5:29 pm, December 12, 2007

Blogger Luke Akehurst said...

Sorry to shock you but yes I actually BELIEVE in all this stuff. I don't just support it because it's popular - but because it's right. In fact it's popularity is because it is right.

I think Gordon will do more to tackle inequality.

By ephemera I didn't mean the rest of our agenda - which in fact I think reducing inequality is central to - I meant the temporary bad news stories the media has focussed on.

I simply do not accept your premise that we have had "to surrender our morality, accept Thatcherite individualism and ditch our commitment to social democracy". I believe that we have had 10 years of good, moral social democratic government that has introduced measures like combatting unemployment, inner city regeneration, massive extra cash for schools and hospitals and nursery education and police, massive investment in Decent Homes, fighting genocide in Kosovo and bringing peace to Sierra Leone, Tax Credits, Minimum Wage, more workplace rights, green measures, disability discrimination act, Lords reform, devolution, that any Labour, any socialist government would be extremely proud of.

We have moved at the right pace to sustain ourselves in power. We are where we should be ten years in. Now we need to move on with our agenda but always in an electorally sustainable way.

Like you I agree tackling poverty and inequality is a major part of that.

Like the Swedish social democrats say "Proud, but not satisfied".

5:52 pm, December 12, 2007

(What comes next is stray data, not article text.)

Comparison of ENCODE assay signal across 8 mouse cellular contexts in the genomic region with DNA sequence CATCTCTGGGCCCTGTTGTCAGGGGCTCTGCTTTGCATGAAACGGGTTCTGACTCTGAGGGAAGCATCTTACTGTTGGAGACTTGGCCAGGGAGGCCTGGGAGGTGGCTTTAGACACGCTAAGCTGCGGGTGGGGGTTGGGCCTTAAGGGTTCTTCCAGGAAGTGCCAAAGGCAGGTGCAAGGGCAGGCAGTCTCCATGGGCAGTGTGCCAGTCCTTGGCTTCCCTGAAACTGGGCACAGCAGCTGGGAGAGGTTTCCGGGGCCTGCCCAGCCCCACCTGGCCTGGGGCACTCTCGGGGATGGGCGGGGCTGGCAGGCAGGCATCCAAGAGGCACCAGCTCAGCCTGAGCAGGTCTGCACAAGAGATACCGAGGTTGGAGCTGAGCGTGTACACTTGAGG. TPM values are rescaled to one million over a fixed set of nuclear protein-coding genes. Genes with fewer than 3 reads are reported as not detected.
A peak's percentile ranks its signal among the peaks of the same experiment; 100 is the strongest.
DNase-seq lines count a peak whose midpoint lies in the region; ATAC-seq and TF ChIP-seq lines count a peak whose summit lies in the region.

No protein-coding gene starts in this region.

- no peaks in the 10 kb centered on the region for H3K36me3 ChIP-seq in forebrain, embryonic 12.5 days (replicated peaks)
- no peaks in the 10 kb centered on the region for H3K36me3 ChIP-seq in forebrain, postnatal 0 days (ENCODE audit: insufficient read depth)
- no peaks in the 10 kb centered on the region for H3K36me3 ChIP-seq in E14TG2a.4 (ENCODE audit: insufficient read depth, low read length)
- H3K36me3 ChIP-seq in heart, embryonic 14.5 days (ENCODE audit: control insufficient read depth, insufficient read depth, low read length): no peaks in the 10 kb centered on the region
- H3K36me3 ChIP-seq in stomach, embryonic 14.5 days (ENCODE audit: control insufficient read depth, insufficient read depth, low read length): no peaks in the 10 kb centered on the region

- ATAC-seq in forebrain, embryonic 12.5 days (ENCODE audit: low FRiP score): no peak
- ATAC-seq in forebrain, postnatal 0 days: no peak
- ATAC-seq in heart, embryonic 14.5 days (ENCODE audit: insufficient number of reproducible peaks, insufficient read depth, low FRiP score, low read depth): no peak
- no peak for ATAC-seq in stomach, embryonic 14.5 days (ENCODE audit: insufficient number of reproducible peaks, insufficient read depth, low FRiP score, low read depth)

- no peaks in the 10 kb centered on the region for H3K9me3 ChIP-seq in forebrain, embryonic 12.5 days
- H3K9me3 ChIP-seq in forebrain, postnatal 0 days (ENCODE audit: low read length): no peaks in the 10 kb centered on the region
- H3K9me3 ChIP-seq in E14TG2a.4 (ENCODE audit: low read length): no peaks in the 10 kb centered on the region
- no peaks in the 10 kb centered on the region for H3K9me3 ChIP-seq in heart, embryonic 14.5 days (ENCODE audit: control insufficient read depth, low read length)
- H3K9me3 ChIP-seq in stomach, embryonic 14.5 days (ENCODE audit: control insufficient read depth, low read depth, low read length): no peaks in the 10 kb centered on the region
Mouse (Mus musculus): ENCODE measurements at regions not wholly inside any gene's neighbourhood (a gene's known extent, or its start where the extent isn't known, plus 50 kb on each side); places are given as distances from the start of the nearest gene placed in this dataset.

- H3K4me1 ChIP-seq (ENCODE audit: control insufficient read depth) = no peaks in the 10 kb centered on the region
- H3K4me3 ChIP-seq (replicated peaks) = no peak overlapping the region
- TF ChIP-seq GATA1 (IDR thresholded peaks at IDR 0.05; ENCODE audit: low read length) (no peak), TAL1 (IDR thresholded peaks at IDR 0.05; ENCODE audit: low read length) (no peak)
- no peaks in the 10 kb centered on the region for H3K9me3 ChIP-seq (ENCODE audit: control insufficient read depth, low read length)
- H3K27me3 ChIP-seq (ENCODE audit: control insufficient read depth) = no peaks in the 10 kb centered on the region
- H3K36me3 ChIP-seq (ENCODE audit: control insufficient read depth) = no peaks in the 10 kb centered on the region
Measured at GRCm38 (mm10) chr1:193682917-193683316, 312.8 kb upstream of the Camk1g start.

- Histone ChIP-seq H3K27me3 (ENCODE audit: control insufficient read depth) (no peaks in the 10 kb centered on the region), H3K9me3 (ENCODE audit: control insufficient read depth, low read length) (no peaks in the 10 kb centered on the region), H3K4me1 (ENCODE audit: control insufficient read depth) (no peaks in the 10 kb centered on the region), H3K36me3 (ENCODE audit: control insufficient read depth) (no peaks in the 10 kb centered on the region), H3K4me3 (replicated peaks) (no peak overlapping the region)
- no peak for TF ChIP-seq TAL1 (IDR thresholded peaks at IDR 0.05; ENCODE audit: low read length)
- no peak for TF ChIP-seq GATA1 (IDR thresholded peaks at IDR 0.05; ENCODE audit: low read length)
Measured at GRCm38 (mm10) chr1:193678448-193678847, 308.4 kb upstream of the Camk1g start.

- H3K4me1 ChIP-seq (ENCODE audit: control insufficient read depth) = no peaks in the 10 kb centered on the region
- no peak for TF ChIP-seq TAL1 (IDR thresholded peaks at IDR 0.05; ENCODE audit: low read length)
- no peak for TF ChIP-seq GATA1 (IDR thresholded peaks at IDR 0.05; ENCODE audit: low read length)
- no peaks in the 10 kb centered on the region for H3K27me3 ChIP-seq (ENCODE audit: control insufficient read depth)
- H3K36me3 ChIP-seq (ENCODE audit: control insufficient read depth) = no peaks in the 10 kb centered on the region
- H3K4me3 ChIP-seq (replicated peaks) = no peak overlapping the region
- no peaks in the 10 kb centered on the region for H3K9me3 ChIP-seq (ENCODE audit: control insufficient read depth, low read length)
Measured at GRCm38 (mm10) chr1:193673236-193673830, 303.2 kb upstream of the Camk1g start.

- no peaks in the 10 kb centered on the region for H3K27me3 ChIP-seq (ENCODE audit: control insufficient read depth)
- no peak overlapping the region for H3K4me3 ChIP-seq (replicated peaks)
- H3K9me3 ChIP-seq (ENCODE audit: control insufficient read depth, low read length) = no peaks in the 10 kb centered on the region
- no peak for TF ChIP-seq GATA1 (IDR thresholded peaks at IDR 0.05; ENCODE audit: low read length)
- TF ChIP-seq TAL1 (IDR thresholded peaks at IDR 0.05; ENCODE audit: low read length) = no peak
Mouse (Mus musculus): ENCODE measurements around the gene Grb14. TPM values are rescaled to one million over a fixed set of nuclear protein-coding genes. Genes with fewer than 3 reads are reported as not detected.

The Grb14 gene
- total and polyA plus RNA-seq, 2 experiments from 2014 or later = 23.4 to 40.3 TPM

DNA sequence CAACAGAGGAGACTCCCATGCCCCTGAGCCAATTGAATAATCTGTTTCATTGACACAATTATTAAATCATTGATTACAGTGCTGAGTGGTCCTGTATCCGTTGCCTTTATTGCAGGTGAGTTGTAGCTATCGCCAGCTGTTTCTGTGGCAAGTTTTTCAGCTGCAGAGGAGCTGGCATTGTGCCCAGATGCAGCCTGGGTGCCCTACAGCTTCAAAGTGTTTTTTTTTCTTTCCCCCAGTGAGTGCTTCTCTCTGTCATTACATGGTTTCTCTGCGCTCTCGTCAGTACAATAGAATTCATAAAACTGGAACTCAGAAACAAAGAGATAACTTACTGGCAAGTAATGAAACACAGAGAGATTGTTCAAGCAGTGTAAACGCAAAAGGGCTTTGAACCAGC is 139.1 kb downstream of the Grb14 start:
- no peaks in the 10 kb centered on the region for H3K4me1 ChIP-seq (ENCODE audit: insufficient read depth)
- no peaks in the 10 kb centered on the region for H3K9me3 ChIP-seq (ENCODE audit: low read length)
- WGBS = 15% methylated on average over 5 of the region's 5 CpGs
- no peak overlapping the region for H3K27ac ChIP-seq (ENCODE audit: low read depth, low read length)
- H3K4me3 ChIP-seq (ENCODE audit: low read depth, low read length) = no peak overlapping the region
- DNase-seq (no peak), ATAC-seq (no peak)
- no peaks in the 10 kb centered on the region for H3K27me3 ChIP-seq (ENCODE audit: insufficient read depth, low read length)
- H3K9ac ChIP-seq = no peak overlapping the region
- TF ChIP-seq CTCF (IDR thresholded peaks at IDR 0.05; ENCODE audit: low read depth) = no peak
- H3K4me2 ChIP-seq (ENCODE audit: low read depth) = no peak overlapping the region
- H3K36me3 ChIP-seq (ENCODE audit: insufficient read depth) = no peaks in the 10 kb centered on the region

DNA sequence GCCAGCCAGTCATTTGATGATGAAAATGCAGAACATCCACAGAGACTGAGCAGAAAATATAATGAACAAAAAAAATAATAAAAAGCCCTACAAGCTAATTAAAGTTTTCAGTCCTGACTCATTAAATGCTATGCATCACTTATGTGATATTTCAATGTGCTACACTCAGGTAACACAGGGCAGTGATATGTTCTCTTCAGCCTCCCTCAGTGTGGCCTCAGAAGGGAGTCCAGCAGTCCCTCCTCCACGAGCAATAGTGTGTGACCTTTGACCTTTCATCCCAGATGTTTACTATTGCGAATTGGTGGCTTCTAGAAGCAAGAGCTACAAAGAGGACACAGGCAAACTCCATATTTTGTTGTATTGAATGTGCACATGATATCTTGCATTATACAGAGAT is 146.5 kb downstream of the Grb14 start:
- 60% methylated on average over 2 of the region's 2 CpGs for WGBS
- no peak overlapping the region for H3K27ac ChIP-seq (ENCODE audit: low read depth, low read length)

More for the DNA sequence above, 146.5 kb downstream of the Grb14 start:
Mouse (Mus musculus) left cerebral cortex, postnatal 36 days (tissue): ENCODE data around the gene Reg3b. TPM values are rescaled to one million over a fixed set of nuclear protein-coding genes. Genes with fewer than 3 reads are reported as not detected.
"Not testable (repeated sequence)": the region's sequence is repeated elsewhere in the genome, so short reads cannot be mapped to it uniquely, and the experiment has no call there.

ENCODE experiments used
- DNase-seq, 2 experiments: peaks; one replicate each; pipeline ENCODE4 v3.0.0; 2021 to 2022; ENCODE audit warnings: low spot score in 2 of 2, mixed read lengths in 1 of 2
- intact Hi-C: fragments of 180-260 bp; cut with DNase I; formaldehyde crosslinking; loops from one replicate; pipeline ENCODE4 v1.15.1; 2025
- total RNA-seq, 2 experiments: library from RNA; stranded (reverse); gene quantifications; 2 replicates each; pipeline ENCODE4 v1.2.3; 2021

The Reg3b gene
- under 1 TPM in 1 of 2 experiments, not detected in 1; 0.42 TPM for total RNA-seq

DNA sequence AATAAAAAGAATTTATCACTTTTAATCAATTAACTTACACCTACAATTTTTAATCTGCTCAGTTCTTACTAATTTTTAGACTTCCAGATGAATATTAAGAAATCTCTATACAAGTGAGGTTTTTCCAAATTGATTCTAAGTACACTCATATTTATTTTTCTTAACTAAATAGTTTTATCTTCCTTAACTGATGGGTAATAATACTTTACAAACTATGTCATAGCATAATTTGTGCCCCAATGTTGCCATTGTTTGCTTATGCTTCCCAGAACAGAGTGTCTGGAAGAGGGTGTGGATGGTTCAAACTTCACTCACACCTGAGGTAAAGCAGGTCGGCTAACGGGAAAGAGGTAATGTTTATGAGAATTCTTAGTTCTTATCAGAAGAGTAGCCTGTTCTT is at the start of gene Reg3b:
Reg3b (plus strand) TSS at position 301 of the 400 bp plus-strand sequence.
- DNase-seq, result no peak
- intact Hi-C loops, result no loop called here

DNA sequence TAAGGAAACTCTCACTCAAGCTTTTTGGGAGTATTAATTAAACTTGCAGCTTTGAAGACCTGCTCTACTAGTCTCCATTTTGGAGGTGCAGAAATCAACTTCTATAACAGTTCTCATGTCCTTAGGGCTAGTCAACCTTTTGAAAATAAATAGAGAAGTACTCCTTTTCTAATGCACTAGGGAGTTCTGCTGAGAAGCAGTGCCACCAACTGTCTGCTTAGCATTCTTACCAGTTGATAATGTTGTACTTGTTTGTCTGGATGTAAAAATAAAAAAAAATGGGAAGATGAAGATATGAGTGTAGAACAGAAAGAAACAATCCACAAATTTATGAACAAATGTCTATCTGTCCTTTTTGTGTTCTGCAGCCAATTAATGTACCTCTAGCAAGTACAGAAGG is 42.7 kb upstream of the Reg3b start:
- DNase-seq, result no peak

Anonymous Anonymous said...

I quite agree that we've had huge achievements - but we have utterly failed to convert the population to the morality of these achievements - as the huge popularity of the Tory inheritance tax changes showed. We cannot create zeal for redistribution if we are afraid to speak its name. I want to hear - for the first time in my life - Labour MPs talking passionately about our values, defending them and evangelising them. Couple that with practical social policy (which we're good at), and the sky's the limit; instead, we allow the Tories to set the agenda, and talk like technocrats. It's very sad.

6:45 pm, December 12, 2007

Blogger Merseymike said...

Hung parliament, here we come, according to that result...

I'm not entirely certain that either group of our traditional supporters want a 'more left-wing' government either, at least not in the sense that some critics might see it.

As I have said before, though, there are two main groups who we need to win back .
First, the working-class voters who just haven't bothered to vote for the past two elections. Plenty of them up here: and I think that we have some work to do with regard to application of policies leading to greater financial equality, and ensuring that the investment made in public services is reflected in outcomes. This really hasn't been felt in some of the estates up here. Frankly, it won't matter as people in Liverpool despise the Tories, but we are hardly representative when even safely middle class seats return Labour MP's.

The other group are the middle-class progressives: less of them but they all vote. For that group, I think that its foreign policy and perhaps some issues relating to civil liberties which need some attention.

Yes, it isn't a bad position all told, mid-term, but I think we need to avoid the danger of building up votes where they are not needed. relatively few votes need to shift Tory-wards in marginals to lose a majority. I can't bear Cameron but he does appear to have more appeal down South.

I think, Luke, that there is a general feeling that Labour have run out of steam. Its not uncommon for this period in the third term. But if you want populism - a couple of suggestions.
First, lets really do something about the paperwork the police have to fill in. Its simply daft and everyone knows it. I've been involved in policing issues for many years and if there's one issue which causes frustration, its that.